Bears have put together the nation's longest current football winning streak — 62 games — on the strength of an ultra-productive youth program.
The town runs a program, common to Western Pennsylvania, which relies on volunteer coaches and has around 18 players on teams for age eight, nine, 10-11, 12 and 13-14. Because of the popularity and productivity of these teams, Clairton does not have middle school football. When players reach the high school as freshmen, they go straight to the varsity. Many of the youth coaches are former Clairton players who do a great job of teaching the tradition as well as strong fundamentals and a winning attitude.
Current defensive coordinator Wayne Wade experienced the program from age eight through high school and earned a scholarship to the University of Akron.
Wade, whose grandfather also played for Clairton, told MaxPreps that football is "a huge deal, just a way of life in Clairton. It was bigger for us to be a Bear than for kids to go through college or the NFL. Being in the Bears locker room and putting on a Bears uniform ... When we played pickup football, you'd hear us call out (pretending to be) high school football names."
The former quarterback/safety noted that the streak started with a 16-0 campaign and Class A state title.
He recalled, "The first year they went 16-0, that team felt they were the best team ever. Next year there were a lot of returnees and it became contagious. Every team said 'We are going to go 16-0.' That's the goal every year."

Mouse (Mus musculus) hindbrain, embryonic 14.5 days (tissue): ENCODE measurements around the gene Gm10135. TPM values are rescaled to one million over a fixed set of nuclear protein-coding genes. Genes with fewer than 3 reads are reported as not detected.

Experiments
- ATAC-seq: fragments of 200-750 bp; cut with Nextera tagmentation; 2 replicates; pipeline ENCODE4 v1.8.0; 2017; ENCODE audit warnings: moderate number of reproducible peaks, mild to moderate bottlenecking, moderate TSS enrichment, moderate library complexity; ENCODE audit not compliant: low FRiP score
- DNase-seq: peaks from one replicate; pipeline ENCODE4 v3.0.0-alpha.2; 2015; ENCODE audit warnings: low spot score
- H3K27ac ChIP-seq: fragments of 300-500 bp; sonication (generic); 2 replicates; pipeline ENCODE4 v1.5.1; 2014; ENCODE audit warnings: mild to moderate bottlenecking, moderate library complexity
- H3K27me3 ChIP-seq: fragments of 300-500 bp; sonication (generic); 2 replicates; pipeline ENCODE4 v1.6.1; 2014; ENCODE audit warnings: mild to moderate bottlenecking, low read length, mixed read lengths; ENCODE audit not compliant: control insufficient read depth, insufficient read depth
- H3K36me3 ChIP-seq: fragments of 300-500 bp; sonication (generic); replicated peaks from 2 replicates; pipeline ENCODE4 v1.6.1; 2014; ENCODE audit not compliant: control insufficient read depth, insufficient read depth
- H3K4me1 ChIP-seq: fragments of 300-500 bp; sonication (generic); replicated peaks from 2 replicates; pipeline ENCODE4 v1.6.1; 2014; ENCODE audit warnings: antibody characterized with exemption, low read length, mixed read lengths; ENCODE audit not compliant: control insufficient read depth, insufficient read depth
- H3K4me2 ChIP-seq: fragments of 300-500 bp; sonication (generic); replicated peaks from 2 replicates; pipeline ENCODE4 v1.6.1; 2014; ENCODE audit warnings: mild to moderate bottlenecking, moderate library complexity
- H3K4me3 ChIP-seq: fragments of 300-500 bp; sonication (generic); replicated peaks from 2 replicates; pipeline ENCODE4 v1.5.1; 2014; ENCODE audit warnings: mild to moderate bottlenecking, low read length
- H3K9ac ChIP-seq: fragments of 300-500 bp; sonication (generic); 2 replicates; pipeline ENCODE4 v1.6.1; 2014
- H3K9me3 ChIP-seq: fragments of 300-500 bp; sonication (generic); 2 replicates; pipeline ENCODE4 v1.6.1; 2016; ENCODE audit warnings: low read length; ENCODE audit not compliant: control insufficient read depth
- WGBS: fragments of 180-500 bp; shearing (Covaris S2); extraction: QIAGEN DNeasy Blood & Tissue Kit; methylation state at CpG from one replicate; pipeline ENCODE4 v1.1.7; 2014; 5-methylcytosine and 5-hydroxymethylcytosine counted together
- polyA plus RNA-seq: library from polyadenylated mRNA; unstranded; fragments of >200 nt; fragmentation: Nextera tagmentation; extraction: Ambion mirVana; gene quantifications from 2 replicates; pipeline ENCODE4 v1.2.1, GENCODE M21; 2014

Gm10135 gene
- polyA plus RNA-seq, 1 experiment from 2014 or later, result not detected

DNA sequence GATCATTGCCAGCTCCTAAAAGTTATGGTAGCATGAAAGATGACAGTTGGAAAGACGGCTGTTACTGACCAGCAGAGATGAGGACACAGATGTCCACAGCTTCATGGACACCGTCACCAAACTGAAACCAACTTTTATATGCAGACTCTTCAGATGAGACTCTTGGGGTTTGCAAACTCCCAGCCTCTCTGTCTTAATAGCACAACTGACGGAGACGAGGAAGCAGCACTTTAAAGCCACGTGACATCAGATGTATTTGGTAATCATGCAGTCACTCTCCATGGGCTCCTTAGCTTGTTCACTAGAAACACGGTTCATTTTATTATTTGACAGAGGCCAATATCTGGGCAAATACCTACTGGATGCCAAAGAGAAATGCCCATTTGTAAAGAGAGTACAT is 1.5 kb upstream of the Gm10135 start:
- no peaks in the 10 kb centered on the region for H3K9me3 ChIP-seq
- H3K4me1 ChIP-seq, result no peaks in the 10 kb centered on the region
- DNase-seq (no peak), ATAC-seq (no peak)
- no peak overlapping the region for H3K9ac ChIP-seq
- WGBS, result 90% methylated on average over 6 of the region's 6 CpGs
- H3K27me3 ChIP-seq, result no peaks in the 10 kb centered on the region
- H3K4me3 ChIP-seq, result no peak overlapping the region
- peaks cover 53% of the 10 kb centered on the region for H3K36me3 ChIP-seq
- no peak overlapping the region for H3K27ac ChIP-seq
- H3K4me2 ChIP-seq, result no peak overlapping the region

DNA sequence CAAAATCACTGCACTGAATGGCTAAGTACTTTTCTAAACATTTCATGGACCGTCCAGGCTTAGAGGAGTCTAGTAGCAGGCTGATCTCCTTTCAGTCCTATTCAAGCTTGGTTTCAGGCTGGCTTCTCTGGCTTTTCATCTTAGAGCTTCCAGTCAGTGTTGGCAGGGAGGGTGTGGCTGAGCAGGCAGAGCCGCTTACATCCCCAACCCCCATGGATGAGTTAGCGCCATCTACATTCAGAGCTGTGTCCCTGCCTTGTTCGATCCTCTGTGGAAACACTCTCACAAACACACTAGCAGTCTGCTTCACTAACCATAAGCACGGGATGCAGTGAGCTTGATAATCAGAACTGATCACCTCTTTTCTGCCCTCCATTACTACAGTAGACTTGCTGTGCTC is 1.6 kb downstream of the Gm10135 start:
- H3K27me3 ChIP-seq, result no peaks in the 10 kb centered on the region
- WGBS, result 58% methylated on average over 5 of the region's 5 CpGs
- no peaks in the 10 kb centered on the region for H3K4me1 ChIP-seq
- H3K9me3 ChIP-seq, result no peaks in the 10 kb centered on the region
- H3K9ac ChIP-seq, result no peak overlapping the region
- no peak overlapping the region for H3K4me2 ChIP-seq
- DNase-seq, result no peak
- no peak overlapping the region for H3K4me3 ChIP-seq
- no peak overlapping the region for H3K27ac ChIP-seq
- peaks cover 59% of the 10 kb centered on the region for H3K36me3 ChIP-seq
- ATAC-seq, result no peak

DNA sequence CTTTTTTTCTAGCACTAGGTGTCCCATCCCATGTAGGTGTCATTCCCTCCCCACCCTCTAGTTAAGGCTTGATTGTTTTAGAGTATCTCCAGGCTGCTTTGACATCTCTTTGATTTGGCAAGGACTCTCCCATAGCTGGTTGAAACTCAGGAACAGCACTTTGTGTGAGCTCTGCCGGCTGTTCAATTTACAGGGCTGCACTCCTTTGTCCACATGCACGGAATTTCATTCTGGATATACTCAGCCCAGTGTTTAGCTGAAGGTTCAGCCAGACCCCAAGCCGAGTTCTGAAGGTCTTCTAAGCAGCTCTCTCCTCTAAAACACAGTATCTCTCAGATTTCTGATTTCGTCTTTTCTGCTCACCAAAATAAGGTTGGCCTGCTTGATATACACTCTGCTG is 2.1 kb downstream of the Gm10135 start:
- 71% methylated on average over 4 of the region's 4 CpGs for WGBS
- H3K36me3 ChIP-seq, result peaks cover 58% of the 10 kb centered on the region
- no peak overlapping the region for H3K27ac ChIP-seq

Statistician Jim McCorkel echoes the grassroots benefits of the program.
He pointed out, "We all stick together. They always come back and say hello. Once a Bear, always a Bear."
Head coach Tom Nola, who has an outstanding 138-20 record and three consecutive Class A state titles since 2002, reached his current position in a roundabout way. Baseball was his first love and first coaching job, although he actually started in retail sales for two years following graduation from Bethany College in West Virginia.
A graduate of nearby McKeesport High, Nola calls the streak, "unimaginable. Coaches only think about this. I don't think it will ever happen again."
The veteran coach doesn't think the streak brings much pressure to his veteran team.
He observed, "Our kids, they like it. They've got a lot of confidence. They don't think they can lose,. They're not overconfident. They have good athletic ability. There's a whole lot (of pride). Our guys talk about it all the time. It's not like we shield them. The community is very proud of them and it brings a lot of attention to our school (180 students in grades 9-12)."
The high-scoring Bears run a spread offense with three and sometimes four wide receivers. Nola calls all the plays.
The workhorse is Tyler Boyd
, a 6-foot-2, 180-pound senior running back, who has well over 20 college scholarship offers.
This year Boyd, who runs 40 yards in 4.5 seconds, has carried 194 times for 2,467 yards and 42 touchdowns. He also has scored three times on punt returns, twice on receptions and once on an interception. In two years as a running back, Boyd has gained 5,581 yards and scored 117 touchdowns.
Nola calls him "the greatest player I ever have coached. He sees holes other people can't see. The comparison that other coaches have used and we agree is that he runs like Marcus Allen. He sort of glides along."